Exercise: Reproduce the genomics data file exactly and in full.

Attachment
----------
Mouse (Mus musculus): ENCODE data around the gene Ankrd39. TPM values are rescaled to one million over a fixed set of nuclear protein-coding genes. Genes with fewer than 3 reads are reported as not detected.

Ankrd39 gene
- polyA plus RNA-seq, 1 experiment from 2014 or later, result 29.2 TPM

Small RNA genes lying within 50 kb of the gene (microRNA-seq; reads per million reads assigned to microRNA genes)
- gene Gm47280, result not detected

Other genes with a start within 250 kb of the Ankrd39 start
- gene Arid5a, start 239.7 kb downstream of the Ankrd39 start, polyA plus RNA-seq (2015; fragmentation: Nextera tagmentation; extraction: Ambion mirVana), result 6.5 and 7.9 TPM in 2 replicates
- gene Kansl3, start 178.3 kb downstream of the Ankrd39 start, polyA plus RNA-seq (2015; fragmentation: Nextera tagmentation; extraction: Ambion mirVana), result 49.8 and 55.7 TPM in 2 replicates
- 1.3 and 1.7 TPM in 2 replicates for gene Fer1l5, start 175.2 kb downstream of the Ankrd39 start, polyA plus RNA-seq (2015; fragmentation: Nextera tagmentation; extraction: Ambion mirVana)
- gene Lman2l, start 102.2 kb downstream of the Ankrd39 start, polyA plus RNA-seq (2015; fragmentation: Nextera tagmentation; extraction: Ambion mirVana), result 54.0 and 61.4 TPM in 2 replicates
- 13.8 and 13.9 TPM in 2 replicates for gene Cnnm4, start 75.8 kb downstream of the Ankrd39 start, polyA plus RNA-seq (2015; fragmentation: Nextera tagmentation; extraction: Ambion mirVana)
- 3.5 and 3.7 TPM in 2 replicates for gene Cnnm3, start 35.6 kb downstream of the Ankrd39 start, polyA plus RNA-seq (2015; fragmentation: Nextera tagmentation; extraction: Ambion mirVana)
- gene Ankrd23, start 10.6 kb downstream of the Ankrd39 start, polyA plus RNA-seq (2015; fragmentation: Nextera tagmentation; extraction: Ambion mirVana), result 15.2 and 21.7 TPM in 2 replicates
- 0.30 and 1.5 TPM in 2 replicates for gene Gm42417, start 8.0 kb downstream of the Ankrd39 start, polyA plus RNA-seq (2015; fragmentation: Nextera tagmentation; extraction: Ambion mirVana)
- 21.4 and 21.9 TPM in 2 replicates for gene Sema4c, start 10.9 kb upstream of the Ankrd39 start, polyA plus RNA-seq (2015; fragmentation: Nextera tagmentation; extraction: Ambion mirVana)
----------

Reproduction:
Mouse (Mus musculus): ENCODE data around the gene Ankrd39. TPM values are rescaled to one million over a fixed set of nuclear protein-coding genes. Genes with fewer than 3 reads are reported as not detected.

Ankrd39 gene
- polyA plus RNA-seq, 1 experiment from 2014 or later, result 29.2 TPM

Small RNA genes lying within 50 kb of the gene (microRNA-seq; reads per million reads assigned to microRNA genes)
- gene Gm47280, result not detected

Other genes with a start within 250 kb of the Ankrd39 start
- gene Arid5a, start 239.7 kb downstream of the Ankrd39 start, polyA plus RNA-seq (2015; fragmentation: Nextera tagmentation; extraction: Ambion mirVana), result 6.5 and 7.9 TPM in 2 replicates
- gene Kansl3, start 178.3 kb downstream of the Ankrd39 start, polyA plus RNA-seq (2015; fragmentation: Nextera tagmentation; extraction: Ambion mirVana), result 49.8 and 55.7 TPM in 2 replicates
- 1.3 and 1.7 TPM in 2 replicates for gene Fer1l5, start 175.2 kb downstream of the Ankrd39 start, polyA plus RNA-seq (2015; fragmentation: Nextera tagmentation; extraction: Ambion mirVana)
- gene Lman2l, start 102.2 kb downstream of the Ankrd39 start, polyA plus RNA-seq (2015; fragmentation: Nextera tagmentation; extraction: Ambion mirVana), result 54.0 and 61.4 TPM in 2 replicates
- 13.8 and 13.9 TPM in 2 replicates for gene Cnnm4, start 75.8 kb downstream of the Ankrd39 start, polyA plus RNA-seq (2015; fragmentation: Nextera tagmentation; extraction: Ambion mirVana)
- 3.5 and 3.7 TPM in 2 replicates for gene Cnnm3, start 35.6 kb downstream of the Ankrd39 start, polyA plus RNA-seq (2015; fragmentation: Nextera tagmentation; extraction: Ambion mirVana)
- gene Ankrd23, start 10.6 kb downstream of the Ankrd39 start, polyA plus RNA-seq (2015; fragmentation: Nextera tagmentation; extraction: Ambion mirVana), result 15.2 and 21.7 TPM in 2 replicates
- 0.30 and 1.5 TPM in 2 replicates for gene Gm42417, start 8.0 kb downstream of the Ankrd39 start, polyA plus RNA-seq (2015; fragmentation: Nextera tagmentation; extraction: Ambion mirVana)
- 21.4 and 21.9 TPM in 2 replicates for gene Sema4c, start 10.9 kb upstream of the Ankrd39 start, polyA plus RNA-seq (2015; fragmentation: Nextera tagmentation; extraction: Ambion mirVana)